Abul Mogard did not begin his musical career until after retiring from working most of his life in a metal factory in Belgrade, Serbia. He had no formal music education, yet he took the drone ambient world by quiet storm with his stunning and distinctive sound crafted from vintage Farfisa organs and self-built modular synthesizers as a way of recreating the industrial sounds that surrounded him for many years. And it seems that he is just getting started. With his fourth release, Circular Forms, Mogard forges ahead artistically drawing on new sources of inspiration.
Mogard appeared on the scene with his self-titled release on Steve Moore’s VCO Records (2012) followed by Drifted Heaven (VCO, 2013) and a beautiful split vinyl with Harmonious Thelonious on Emotional Response. Circular Forms gets picked up by Ecstatic, a sublabel of Kompakt, which quietly appeared back in 2013, and in the last two years has put out over twenty beautiful records (most of them still digitally available over at their bandcamp site). Be sure to dig around the catalog a bit, it’s worth it! Meanwhile, here are some words from Abul:
Lately I have been reading and appreciating visual art and paintings and this has informed my work on this album. Compared to my previous albums, this was the first time that I had a clear visual representation of my music, as geometrical forms – each element of a track suggested a form that intertwined with the other elements.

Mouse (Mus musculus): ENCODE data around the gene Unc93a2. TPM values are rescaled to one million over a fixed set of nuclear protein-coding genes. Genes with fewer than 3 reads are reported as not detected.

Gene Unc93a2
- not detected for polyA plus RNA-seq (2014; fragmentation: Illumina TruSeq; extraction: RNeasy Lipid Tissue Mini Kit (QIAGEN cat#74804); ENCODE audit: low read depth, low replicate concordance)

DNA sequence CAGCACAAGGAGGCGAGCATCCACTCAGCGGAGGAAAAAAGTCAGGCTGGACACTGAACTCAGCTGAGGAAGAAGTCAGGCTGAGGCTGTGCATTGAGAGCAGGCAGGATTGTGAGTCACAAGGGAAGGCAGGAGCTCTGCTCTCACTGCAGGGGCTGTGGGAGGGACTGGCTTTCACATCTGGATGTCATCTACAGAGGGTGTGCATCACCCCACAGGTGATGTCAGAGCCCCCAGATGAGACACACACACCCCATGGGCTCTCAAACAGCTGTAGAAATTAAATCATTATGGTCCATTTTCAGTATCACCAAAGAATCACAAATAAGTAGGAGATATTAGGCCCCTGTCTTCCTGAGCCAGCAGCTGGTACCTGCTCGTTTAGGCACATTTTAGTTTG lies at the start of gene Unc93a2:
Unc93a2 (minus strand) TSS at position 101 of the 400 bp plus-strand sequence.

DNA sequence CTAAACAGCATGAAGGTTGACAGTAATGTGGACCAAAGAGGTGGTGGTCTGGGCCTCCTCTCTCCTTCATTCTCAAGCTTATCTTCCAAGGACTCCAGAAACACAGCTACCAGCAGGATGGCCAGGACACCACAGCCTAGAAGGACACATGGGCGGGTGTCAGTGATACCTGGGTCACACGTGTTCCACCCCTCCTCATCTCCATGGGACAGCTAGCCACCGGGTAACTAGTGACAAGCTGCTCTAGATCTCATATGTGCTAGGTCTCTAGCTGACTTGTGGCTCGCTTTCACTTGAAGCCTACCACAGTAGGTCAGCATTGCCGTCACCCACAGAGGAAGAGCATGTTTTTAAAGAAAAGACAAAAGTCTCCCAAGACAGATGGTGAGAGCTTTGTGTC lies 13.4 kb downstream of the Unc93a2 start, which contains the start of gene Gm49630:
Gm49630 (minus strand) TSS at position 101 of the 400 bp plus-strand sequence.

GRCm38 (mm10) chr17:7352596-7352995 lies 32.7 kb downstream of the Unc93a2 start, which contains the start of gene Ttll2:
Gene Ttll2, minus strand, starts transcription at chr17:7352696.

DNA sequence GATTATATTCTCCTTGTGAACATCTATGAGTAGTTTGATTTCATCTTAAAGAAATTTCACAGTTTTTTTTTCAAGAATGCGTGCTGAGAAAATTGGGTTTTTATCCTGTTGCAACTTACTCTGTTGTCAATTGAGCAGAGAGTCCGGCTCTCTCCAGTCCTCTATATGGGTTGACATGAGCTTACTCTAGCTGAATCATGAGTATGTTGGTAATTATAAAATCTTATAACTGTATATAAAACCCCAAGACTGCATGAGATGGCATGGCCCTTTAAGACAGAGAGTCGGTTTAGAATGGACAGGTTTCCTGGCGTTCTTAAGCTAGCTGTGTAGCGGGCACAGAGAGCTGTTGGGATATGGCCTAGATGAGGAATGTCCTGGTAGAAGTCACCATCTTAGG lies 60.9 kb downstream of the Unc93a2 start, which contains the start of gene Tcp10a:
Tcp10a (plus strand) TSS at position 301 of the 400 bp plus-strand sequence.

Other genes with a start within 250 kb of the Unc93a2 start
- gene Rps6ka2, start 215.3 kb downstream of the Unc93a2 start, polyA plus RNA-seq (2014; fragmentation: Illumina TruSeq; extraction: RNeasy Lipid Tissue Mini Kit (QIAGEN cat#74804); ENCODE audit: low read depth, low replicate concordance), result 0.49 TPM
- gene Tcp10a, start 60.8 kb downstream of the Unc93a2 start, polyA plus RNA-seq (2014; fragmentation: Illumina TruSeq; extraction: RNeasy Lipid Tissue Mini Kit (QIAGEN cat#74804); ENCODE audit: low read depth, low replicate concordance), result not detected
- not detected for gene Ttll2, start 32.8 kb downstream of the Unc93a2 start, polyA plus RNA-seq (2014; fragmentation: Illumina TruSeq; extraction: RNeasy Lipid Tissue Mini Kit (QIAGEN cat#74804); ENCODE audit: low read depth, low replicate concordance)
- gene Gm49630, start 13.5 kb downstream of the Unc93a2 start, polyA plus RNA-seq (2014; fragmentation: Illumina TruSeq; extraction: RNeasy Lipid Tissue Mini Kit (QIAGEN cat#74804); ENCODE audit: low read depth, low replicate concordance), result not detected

The album offers four beautifully realized pieces in which Mogard explores this new motif. ‘Slate Coloured Storm’ delivers an epic narrative in a relatively short span of five and a half minutes, with immense, snarling drones rising and swirling around an insistent melodic bass line. ‘Bound Universe’ is perhaps the most divergent piece so far in Mogard’s repertoire, like a sonic fractal of complex, recursive oscillating patterns emphasizing analog synths in a way that sounds simultaneously retro and futuristic.
The album then pivots and turns in a deeply melancholic direction with ‘Half Light of Dawn’, a gripping, mournful drone of surprising emotional potency. The final coda is the long form ‘House on the River’ which belies its bucolic name with a vast sweep that evokes images of massive, sullen storm clouds, rushing winds, and the ominous stirring of deep and restless waters. But, the storm subsides providing the respite of stillness to conclude an incredible sonic journey.
Circular Forms was initially released on white vinyl by Ecstatic Recordings, but, alas, as of this writing they are sold out. The music, however, can still be obtained in a variety of digital formats from Ecstatic or Mogard’s own Bandcamp site. The cover features art by Marja de Sanctis.
Words by Brian Housman of Stationary Travels
Additional editorial by HC